The Pakistan pace duo were ruled out through injury, but have been under a cloud since being banned and then reinstated after failing doping tests last year.
Neither had taken compulsory in-house dope tests ordered by Pakistani authorities for the entire World Cup team.
Both faced life bans for a second positive test, and experts had warned illegal substances may still be lingering in their systems.
Border said it was better for Akhtar and Asif, who have been suffering from knee and hamstring, and elbow problems respectively, to miss the World Cup starting in Jamaica in little more than a week.
"Players who have been selected from other teams for what is cricket's biggest tournament are there performing to the best of their ability and on a level playing field," Border told The Australian newspaper.
"If it were to be true that it wasn't an injury, and it turned out be something else, then it would be better for all concerned that they didn't make the trip.
"If it was revealed at some later stage they had taken an illegal substance, then the sport doesn't need another black eye.
"I would feel genuinely sorry for both the two young blokes if that were not the case."
Border, who captained Australia to a World Cup win in 1987, said he was prepared to give Akhtar and Asif the benefit of the doubt.
"There has been a cloud hanging over both of them for a good while," he said.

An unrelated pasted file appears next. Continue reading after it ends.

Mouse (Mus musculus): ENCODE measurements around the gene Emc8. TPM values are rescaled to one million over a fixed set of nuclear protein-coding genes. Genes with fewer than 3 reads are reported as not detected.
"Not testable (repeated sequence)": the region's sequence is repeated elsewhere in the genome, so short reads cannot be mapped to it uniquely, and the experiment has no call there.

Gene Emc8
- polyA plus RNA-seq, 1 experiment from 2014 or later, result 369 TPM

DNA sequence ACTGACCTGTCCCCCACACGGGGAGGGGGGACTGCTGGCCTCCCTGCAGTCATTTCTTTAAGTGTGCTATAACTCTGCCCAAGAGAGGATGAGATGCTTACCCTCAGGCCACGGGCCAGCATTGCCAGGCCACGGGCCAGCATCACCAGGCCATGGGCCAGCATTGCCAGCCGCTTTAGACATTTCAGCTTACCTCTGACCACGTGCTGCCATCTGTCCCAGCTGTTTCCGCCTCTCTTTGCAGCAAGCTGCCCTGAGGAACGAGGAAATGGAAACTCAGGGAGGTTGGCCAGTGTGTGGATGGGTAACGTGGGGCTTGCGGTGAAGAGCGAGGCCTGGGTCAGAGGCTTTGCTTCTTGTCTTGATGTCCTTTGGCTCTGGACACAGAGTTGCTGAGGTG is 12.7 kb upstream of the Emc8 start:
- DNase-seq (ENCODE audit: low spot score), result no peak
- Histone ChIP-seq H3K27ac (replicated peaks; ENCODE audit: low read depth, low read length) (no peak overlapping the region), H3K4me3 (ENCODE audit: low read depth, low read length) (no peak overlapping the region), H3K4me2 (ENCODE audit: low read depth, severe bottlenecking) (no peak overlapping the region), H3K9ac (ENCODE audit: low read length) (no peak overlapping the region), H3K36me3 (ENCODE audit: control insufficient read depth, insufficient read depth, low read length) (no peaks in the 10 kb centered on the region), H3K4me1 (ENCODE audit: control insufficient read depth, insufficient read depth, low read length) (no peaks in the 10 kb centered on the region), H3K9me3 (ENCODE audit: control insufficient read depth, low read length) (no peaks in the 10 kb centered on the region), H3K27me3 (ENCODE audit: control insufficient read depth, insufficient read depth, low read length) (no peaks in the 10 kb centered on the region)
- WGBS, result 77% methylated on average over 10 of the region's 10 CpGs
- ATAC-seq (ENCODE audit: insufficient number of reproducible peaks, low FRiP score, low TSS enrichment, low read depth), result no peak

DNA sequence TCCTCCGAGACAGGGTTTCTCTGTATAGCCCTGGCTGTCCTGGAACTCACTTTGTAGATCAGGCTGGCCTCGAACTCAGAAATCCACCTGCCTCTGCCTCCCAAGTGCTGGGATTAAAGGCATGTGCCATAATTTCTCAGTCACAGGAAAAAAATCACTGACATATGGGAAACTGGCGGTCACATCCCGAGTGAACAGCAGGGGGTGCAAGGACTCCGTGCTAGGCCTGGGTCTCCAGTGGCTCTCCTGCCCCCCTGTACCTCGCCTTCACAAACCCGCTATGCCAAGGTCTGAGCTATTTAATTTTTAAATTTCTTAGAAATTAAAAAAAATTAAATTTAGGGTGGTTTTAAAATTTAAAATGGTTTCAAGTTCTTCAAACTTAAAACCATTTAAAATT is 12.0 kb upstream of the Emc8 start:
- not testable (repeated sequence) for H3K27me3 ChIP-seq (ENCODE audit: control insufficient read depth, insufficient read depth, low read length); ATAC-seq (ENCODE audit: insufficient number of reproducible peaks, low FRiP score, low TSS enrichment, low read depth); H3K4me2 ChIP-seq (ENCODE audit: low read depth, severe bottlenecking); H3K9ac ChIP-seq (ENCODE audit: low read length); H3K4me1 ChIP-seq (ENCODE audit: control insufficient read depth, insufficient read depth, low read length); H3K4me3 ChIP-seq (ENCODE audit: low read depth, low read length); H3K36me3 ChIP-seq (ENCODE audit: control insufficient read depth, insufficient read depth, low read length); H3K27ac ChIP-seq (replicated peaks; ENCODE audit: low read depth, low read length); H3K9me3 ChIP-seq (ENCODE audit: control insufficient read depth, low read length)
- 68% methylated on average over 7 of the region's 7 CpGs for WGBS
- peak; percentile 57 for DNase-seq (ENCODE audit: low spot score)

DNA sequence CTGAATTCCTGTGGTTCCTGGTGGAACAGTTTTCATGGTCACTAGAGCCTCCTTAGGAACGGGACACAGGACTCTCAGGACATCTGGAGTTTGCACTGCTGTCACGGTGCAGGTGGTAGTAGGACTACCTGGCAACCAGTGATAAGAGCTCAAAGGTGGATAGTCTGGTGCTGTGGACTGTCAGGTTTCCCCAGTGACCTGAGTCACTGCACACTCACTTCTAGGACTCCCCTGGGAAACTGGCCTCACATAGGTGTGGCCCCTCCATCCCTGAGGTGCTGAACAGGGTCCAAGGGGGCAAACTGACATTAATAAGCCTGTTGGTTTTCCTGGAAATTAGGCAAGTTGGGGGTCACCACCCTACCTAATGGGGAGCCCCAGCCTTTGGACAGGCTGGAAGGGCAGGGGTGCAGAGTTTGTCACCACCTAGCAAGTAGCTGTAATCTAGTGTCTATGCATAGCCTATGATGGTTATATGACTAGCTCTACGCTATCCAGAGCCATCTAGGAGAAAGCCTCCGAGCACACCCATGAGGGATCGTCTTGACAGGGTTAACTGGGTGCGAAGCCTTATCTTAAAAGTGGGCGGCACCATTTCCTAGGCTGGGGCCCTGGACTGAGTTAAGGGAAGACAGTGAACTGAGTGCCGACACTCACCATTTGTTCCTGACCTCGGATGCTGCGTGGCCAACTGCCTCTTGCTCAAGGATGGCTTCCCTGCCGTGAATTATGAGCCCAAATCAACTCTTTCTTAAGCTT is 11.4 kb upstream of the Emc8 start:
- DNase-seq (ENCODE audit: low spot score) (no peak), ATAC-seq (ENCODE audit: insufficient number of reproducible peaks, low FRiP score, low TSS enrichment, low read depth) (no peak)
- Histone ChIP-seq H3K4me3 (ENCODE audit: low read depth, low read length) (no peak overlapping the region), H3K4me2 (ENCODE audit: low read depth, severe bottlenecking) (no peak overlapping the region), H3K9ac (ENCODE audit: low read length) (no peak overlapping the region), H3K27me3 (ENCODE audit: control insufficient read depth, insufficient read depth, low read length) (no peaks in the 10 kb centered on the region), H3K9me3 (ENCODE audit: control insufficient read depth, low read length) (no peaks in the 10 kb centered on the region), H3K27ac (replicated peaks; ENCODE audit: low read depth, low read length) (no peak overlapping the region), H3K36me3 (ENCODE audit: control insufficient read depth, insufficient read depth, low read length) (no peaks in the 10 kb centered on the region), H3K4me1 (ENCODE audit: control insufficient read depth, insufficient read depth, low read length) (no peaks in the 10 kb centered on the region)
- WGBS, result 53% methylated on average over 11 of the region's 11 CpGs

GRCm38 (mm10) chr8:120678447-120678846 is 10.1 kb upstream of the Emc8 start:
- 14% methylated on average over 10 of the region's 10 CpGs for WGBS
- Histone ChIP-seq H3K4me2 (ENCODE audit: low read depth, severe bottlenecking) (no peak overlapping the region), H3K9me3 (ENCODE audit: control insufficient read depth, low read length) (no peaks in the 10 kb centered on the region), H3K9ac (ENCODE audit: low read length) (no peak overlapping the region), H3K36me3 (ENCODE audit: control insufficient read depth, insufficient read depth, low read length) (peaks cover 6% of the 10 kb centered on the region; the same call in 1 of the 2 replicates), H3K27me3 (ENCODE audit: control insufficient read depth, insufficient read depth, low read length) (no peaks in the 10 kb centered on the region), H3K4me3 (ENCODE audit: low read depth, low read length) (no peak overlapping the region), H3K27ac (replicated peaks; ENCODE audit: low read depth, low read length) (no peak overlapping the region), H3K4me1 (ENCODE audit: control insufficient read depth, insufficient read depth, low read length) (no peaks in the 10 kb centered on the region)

"It is to be hoped that they are truly injured and that it's not a repeat of their previous (drug) problem.
"But if it is the case, it would be sad on the one hand because I believe they are both quality cricketers."
Newspaper columnist Peter Roebuck also expressed relief that Akhtar especially had been ruled out.
"Thank goodness Shoaib Akhtar has been ruled out of the World Cup," he wrote in The Sydney Morning Herald.
"He will not be missed ... Far from sustaining a great tradition of fast bowling in his country, he has undermined it. Worse, he has taken emerging players with him. Now he has been exposed as a drug cheat. The game is up."
The Daily Telegraph said sources close to the Pakistan team believe the fear of Akhtar and Asif testing positive again had influenced the decision to withdraw them.
"It is understood the duo would have been targeted by Cup drug testers as soon as they landed in the Caribbean and fear of a major Cup drugs drama weighed heavily on the minds of Pakistani officials," it said.